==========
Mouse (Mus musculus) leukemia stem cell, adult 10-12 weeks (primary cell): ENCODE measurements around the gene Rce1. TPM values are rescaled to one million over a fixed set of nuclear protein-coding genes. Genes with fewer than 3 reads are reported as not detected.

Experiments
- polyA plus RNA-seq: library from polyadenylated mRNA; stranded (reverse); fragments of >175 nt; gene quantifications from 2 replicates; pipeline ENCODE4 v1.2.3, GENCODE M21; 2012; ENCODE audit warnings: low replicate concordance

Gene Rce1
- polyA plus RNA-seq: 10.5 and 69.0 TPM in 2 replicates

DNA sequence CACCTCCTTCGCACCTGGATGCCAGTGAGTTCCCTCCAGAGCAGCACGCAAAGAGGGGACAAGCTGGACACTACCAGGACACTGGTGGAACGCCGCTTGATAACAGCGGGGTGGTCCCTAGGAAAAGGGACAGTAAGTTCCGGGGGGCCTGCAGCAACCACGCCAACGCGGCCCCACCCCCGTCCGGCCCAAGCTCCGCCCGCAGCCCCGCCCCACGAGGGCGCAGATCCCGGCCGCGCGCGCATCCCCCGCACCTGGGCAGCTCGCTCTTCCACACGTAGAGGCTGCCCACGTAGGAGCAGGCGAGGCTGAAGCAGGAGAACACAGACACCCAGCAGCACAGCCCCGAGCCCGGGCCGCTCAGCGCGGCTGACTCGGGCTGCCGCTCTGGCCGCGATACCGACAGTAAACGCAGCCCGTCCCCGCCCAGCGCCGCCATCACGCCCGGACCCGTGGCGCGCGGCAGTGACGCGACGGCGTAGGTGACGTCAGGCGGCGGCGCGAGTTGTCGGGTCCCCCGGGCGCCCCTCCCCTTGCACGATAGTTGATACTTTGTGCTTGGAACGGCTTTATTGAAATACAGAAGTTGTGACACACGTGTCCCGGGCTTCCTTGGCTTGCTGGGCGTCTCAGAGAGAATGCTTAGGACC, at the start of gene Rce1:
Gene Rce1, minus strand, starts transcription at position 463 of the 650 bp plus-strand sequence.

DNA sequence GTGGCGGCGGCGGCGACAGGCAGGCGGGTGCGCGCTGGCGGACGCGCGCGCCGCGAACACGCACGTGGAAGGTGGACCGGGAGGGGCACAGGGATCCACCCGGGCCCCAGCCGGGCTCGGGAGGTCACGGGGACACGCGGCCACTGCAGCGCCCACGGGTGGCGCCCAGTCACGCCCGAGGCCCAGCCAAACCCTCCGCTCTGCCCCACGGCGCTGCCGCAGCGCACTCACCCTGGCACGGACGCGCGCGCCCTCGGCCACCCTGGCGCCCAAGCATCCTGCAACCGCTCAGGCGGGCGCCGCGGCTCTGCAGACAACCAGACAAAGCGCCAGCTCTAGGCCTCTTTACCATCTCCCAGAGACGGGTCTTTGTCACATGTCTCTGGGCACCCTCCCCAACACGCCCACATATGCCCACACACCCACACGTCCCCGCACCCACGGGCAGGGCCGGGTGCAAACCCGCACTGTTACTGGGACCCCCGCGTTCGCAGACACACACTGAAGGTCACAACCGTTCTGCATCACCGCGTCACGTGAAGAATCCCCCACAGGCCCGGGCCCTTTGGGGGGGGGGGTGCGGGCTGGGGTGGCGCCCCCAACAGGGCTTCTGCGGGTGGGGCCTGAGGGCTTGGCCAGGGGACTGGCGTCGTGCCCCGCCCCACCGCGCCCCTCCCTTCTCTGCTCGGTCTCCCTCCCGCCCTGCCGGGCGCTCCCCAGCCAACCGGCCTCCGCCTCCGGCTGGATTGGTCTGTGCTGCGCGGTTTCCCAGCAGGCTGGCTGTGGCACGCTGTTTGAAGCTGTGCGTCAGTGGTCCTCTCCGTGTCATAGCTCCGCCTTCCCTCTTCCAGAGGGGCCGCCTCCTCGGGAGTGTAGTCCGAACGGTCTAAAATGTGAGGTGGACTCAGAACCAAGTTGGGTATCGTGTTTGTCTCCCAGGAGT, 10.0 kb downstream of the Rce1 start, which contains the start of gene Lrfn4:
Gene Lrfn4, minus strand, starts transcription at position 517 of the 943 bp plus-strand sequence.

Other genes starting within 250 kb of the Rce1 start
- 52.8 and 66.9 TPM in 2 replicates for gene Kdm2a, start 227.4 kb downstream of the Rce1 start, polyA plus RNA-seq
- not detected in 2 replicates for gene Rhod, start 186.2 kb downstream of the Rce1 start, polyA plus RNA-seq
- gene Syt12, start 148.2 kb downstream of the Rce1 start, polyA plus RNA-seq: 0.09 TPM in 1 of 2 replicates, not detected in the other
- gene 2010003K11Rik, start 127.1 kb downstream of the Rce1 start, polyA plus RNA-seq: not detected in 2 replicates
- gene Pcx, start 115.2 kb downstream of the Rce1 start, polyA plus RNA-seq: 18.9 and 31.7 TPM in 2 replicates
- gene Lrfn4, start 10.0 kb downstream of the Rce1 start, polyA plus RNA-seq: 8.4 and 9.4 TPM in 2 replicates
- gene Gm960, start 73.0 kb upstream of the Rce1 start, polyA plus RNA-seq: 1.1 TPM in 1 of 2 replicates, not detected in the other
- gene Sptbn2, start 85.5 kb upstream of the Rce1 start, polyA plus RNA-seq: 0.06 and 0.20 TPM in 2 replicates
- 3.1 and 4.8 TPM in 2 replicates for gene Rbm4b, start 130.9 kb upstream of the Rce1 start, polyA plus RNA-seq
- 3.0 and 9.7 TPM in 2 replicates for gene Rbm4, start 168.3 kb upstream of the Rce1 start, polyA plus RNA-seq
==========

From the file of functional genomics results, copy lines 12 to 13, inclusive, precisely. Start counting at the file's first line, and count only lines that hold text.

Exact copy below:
- not detected in 2 replicates for gene Rhod, start 186.2 kb downstream of the Rce1 start, polyA plus RNA-seq
- gene Syt12, start 148.2 kb downstream of the Rce1 start, polyA plus RNA-seq: 0.09 TPM in 1 of 2 replicates, not detected in the other